By the 1940s, desperate business owners and city officials, eager to win back suburbanites and egged on by the powerful highway lobby, won federal funding for the building of urban freeways that opened up driving arteries into downtown. Fogelson, who maintains a scrupulously objective tone throughout, sardonically titles this chapter “Wishful Thinking.” He also captures the prescient warnings from critics, such as Lewis Mumford, who famously quipped: “Instead of planning motor cars and motorways to fit our life, we are rapidly planning our life to fit the motor car.”
By making the central business district more accessible, the new travel corridors eviscerated it. People suddenly found it easier to move out of the city, and existing suburban residents were not lured back. “In one city after another,” writes Fogelson, “[the freeways] displaced many of the stores, offices, and other enterprises that were its lifeblood.”
When highways failed to be downtown’s savior, business owners, realtors, and municipal officials next turned their eye to the gritty residential areas surrounding the central business 0district. Later known as the inner city, these were the poor and low-income minority communities where people lived if they couldn’t afford to move to the suburbs.
Come the 1940s, these “run-down” working class neighborhoods were deemed the cause of downtown’s deterioration. Downtown business owners, civic leaders, planners, and even some urban reformers labeled these urban neighborhoods “blighted districts,” and blamed them for depressing land values and keeping white suburbanites from trekking into the city.
“If the cities are to live,” said Joseph L. Kun, a Philadelphia judge, “they must remove the blighted areas, which like a cancerous growth would eventually destroy them.” The solution was to remove and rehabilitate them, wrote the Boston City Planning Board, before they “sapped the vitality of the city’s existence.”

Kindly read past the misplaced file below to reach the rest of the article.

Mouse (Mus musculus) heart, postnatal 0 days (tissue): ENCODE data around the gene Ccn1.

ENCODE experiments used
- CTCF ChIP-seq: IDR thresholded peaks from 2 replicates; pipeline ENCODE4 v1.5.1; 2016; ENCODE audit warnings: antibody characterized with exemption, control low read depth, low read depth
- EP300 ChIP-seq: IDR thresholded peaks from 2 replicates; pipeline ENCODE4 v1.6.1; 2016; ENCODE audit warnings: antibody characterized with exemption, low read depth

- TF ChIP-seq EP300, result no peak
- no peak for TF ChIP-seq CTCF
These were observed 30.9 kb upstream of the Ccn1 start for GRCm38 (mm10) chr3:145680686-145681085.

Such was the bedrock that “urban redevelopment” (later known as “urban renewal”) was built on. In 1949, after a long and heated public debate over the merits of “slum clearance,” and how it should be funded, President Harry Truman signed the Housing Act of 1949, which provided federal aid for the effort, into law. Specifically, the Act “authorized the federal government to help the cities acquire and clear slum and blighted property in designated redevelopment areas and sell or lease it to private developers (or the public agencies) at below market value.”
Never mind that the money to relocate the displaced residents never actually materialized. As Fogelson remarks near the book’s conclusion, urban redevelopment’s “overriding objective was not to wipe out the slums in order to build decent housing and pleasant neighborhoods for low-income families. Rather it was to curb decentralization–to induce the well-to-do to move back to the center by turning slums and blighted areas into attractive residential communities–and, by so doing, to revitalize the central business district to ease the cities’ fiscal plight.”
But as with their earlier miscalculations over highway building, urban officials and downtown power brokers misread evolving business needs, public sentiment and the countervailing trend of suburban flight. During the 1940s and 1950s, many firms needed relief from exorbitant city rents or they needed more space–and could readily find both in the suburbs. They were also seeking a more bucolic setting, which they believed would help attract and retain workers.
All this was occurring amid new Cold War fears, right after the U.S. dropped atomic bombs on Hiroshima and Nagasaki. “The belief that the central business district had outlived its usefulness was heightened by the growing fear of atomic warfare,” writes Fogelson. One planner even suggested that the only defense against atomic weapons was dispersal of the cities.
Is any of this beginning to sound familiar? Today, amid fears of terrorist attacks on urban centers, New York’s business, political, and civic leaders are placing all their chips on downtown Manhattan’s economic recovery. New York City’s future and even the nation’s fiscal health, we are often told, rely on its revitalization. It is a refrain that, as Fogelson amply shows, was made again and again by the country’s urban business leaders and mayors over 50 years ago. But in promoting only the well-being of downtown, to the exclusion of other parts of the city, they brought both to their knees.
Keith Kloor is a senior editor for Audubon magazine.